Then they bought a $1,400 particulate counter device from Grainger that measures filtration ability down to 0.3 microns and spent another 10 sleepless days testing all the fabrics they could find.
They wanted a material they could buy as easily as cotton but that balanced filtration with breathability. For instance, they discovered HEPA vacuum cleaner bags had great filtration but were too suffocating to wear.
The ideal material turned out to be blue, stretchy shop towels made from a polyester hydro knit.
Inserting two of these towels into an ordinary cotton mask brought filtration up to 93% of particles as small as 0.3uM, the max their machine could test. That compared to cotton masks which filtered 60% of particles, at best, in their tests, says Schempf.
Polyester hydro knit towels are readily available at tool, hardware and automotive stores. The two brands they tested are ToolBox shop towel and ZEP’s industrial blue. Interestingly, Scott Pro Shop towels, which is also made out of a hydro knit fabric didn’t work as well, Schempf says.
The team is continuing to test other brands.
Having found the material, they worked on a design. “The fit has a lot to do with your protection. You can have a great mask but if you aren’t getting a tight fit, it won’t protect you,” says Schempf.
Pavlu sewed “at least 15 types of the patterns that were being spread on the internet,” she said, before the team realized they were going to have to design a new mask themselves.
So Pavlu also tracked down and rented a PortaCount Respirator Fit Tester 8040 machine and the team measured things like how a wire nose clamp helped create a high filtration, one-size-fits-all mask.
They are putting the final tweaks into their mask design and will be releasing the design for free to the public next week. The instructions will be good for home sewers and pros, available on Suay’s website and their GoFundMe page.
200,000 masks from an industrial material
During their tests, they discovered another material that filtered exceptionally well: cleaning towels made from a plastic called polypropylene. They are used to clean industrial machines.
Suay bought a big supply of it. But they can’t recommend this fabric to the public. Open supply is dwindling, Medoff said, because the industrial makers of the material are now dedicating themselves to manufacturing medical protection supplies, she says.
Still, Suay has enough supply on hand to make 200,000 masks and have already sewn thousands, Medoff says.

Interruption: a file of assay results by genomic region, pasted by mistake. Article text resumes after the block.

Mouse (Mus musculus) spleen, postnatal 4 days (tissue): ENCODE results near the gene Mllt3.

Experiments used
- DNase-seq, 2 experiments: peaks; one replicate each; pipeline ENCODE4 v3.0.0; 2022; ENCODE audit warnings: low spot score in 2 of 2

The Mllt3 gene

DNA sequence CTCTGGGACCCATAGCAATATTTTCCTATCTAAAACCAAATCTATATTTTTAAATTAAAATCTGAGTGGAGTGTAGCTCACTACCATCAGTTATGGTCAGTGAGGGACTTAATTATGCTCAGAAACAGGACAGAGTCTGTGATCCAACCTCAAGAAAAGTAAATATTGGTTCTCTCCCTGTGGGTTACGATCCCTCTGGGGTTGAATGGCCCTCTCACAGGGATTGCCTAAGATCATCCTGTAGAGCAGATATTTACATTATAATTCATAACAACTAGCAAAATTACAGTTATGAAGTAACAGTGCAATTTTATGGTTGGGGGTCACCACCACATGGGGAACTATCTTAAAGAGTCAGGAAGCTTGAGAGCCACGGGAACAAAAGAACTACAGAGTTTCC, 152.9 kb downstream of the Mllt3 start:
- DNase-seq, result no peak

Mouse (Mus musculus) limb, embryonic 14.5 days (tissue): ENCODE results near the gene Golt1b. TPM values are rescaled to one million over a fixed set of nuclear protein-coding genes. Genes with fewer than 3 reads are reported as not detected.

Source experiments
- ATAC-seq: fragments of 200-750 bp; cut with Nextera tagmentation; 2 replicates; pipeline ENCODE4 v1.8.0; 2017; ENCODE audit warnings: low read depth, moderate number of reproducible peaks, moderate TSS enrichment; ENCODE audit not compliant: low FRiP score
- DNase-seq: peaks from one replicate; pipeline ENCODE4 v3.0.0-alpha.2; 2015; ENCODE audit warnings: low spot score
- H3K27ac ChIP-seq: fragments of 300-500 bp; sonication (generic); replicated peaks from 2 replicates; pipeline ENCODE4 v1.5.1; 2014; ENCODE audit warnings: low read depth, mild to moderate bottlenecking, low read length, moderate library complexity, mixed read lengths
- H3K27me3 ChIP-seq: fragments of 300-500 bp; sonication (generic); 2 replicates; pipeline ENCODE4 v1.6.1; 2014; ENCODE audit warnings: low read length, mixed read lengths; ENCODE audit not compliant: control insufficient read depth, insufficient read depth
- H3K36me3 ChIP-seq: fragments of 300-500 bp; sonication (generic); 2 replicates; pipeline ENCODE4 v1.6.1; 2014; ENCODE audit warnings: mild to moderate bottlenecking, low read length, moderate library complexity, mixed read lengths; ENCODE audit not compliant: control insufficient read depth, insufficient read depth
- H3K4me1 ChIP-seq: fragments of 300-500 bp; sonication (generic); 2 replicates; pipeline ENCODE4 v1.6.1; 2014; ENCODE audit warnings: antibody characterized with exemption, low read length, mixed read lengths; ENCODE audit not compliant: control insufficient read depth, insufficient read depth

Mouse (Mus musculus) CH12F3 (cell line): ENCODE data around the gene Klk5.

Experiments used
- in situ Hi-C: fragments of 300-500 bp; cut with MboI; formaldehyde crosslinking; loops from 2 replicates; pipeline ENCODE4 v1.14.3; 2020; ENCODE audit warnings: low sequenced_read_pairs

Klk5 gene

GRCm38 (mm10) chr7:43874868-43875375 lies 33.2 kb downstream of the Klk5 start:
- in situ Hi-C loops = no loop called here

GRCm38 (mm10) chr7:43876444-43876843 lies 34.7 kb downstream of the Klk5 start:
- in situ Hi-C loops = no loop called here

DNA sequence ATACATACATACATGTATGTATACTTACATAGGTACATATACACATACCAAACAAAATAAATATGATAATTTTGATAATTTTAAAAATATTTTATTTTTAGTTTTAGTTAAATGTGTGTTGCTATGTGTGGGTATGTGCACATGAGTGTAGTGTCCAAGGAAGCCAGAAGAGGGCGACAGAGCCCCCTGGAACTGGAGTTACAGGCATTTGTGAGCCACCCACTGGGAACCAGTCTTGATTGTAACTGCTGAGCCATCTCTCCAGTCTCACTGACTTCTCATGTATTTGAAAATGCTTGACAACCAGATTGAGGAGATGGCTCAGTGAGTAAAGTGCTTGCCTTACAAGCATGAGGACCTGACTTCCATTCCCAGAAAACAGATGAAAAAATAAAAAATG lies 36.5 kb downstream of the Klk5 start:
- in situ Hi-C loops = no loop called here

They also washed this mask and retested it and discovered it held 95% of its filtration abilities after up to three machine washes.
“We are calling them semi-disposable at this point and are continuing testing after 6,7,10 washes,” Pavlu said.
The next step is to test this mask, and the shop-towel version, to see if they actually block the COVID-19 pathogen, which is a smaller particle than their equipment can test.
They are curious, and hopeful about their masks, but don’t have any proof these masks will protect healthy people from getting the virus any better than an ordinary cotton mask will do.
Health experts warn that surgical-style masks like these don’t protect a healthy person from getting the virus but, if worn by someone who is infected, especially along with social distancing, these masks can minimize the spread that way.
Schempf found a lab in Kansas City making COVID testing kits that is willing to test their masks, she says, but the testing fee is $40,000. She’s started a GoFundMe to raise the money, as well as to fund mask production efforts in her area of rural Michigan.
How masks can help
At this juncture, Medoff warns that the shop-towel masks, as well as ones from polypropylene fabric her staff are making, are not a foolproof safety measure. The logic is: if cotton masks are useful, then ones made of less permeable material can only help.
Suay is in full production giving the masks away for free to anyone who needs them.
This includes medical professionals as well as nursing home workers, hospice care workers, people caring for an ill relative, and grocery store workers who are “risking their lives” on the front lines, she says.
Many of these people break down in tears when they get these masks.
Because she’s paying her workers their full wages to sew the free masks, she’s asking for donations via a GoFundMe.
“This is by community for community,” Medoff says. “This is ordinary people taking their power back.”